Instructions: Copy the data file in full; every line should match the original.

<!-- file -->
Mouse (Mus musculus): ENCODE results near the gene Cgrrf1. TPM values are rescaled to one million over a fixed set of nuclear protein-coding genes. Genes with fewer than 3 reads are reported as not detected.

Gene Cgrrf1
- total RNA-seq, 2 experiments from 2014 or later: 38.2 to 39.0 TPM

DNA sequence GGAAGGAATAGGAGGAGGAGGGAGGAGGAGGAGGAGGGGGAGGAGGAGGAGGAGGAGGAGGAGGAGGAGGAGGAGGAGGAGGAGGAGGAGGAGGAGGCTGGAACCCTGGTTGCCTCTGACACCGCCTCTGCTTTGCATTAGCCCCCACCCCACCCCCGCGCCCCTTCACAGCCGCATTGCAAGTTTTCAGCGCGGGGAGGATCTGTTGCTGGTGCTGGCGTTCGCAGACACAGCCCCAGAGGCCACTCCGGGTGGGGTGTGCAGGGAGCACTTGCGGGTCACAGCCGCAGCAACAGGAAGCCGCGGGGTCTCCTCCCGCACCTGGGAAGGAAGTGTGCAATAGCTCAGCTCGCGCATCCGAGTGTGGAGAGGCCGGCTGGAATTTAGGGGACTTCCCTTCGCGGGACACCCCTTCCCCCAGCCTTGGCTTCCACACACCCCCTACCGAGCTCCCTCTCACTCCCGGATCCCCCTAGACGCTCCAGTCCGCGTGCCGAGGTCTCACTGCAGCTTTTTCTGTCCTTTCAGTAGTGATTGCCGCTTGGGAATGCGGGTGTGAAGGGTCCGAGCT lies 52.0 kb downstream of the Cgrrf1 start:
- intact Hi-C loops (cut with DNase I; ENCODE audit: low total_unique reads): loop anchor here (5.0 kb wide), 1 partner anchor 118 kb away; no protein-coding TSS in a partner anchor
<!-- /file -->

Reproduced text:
Mouse (Mus musculus): ENCODE results near the gene Cgrrf1. TPM values are rescaled to one million over a fixed set of nuclear protein-coding genes. Genes with fewer than 3 reads are reported as not detected.

Gene Cgrrf1
- total RNA-seq, 2 experiments from 2014 or later: 38.2 to 39.0 TPM

DNA sequence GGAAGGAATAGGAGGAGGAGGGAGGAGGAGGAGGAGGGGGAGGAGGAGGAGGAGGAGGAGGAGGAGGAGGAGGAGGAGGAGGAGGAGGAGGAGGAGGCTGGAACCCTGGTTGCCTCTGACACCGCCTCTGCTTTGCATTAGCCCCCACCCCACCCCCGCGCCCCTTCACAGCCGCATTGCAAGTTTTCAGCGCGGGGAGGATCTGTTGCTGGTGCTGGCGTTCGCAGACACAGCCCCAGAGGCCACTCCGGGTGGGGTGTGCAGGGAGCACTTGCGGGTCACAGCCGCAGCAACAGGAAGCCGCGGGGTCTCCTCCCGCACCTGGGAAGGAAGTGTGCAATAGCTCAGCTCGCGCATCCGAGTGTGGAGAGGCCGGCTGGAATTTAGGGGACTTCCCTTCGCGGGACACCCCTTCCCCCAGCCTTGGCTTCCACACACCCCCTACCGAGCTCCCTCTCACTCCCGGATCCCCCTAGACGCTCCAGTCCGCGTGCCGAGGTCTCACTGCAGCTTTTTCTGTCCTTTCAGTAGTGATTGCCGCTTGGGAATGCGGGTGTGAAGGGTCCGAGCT lies 52.0 kb downstream of the Cgrrf1 start:
- intact Hi-C loops (cut with DNase I; ENCODE audit: low total_unique reads): loop anchor here (5.0 kb wide), 1 partner anchor 118 kb away; no protein-coding TSS in a partner anchor